This interview is part of a series chatting with local business owners, artists, organizers and people in our community who are learning to adapt during COVID-19.
Paul Stewart + Shira Katzberg – Footstep Organics
What does working from home look like for you?
As two full-time farmers we’re always working from home. So in a lot of ways this has been nothing new. What has been new is having our kindergartener at home. While it has its challenges and creates a huge amount of inefficiency in what we do, she has been very patient and great at joining in to tackle jobs. We even started paying her.
How have you adapted your operations during the pandemic?
The pandemic has meant the closure of all farmers’ markets for the foreseeable future. This has forced us to find a new way to market our vegetables. To do this we have expanded our Community Supported Agriculture program to include a lower commitment, short-term monthly subscription as opposed to the annual subscription we typically offer. This has been overwhelmingly popular, especially locally in the Quinte West area. We have also joined some online portals for selling our vegetables.
How have you been supported by the community?
Our local community and community of market shoppers have been hugely supportive. The moment markets closed we began to receive social media messages, emails and phone calls asking where to find our vegetables.
We think people understand how vastly different the vegetables purchased direct from a small farm are from those you find in a grocery store, and they wanted to maintain that connection.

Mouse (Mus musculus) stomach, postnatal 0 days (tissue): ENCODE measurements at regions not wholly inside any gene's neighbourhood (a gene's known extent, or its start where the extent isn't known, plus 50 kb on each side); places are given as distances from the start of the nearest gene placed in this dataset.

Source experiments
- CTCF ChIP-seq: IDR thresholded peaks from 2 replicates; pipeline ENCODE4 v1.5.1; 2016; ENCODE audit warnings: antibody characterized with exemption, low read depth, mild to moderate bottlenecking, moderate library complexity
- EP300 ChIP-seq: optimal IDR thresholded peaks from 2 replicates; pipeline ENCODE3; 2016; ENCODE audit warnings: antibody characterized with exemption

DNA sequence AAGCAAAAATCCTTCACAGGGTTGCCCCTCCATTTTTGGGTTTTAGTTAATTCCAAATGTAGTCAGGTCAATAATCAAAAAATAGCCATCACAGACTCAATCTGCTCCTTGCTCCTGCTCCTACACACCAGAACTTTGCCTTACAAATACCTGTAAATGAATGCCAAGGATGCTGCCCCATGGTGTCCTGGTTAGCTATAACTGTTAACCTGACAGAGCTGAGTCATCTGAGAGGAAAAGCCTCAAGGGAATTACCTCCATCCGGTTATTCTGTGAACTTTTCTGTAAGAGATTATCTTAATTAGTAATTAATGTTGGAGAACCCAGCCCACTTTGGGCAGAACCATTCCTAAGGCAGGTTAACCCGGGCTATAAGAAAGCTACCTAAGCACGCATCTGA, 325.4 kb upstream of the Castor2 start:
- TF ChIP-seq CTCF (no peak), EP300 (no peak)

Additionally, with people looking to avoid the crowds at the grocery store and stay home, we have received a lot of new interest in our home delivery options. This has meant a big spike in our CSA membership.
What is something good that has come from this difficult situation?
As a new farm in Quinte West — we moved our business here in 2016 — it has been great to meet so many new people and gain new customers from the surge in interest in local food. Finding this group of local engaged eaters has been great. It inspires us to grow our presence and sales in the Quinte West area.
What advice do you have for other business owners/organizers/artists/etc at this time?
We are hesitant to give any advice to businesses on what to do during this time. We all need to continue to follow the advice of our public health officials and stay home. It will be up to other businesses to decide if this is a good time to take a break, work on things behind the scenes or potentially pivot to provide essential services.
For those businesses that are deemed essential it is important that we continue to provide people with our services. It may mean more work and some restructuring but, especially in the case of food production, it needs to continue.
We are concerned for a lot of small businesses at this time and think it’s necessary that we all advocate for more government relief for these small businesses. A commercial rent freeze is critical for many of these businesses, as well as a relief package [for] small restaurants to make sure that these places can be there for us at the end of this.
Is there anything else you’d like to share?
While we have seen a lot of great interest and expansion in our vegetable box deliveries and CSA membership, the bulk of our business is done through farmers’ markets, [which typically] make up 80% of our gross sales.
We won’t be able to transition entirely to food box deliveries. Our business isn’t modeled this way and we lack the infrastructure for that level of packing and delivery. We need farmers’ markets to reopen with all necessary social distancing measures in place in order to keep our business solvent through 2020.
Stay tuned as we share more local folks who are Makin’ It Work, and check out our weekly interviews (of the same name) on Instagram Live every Friday.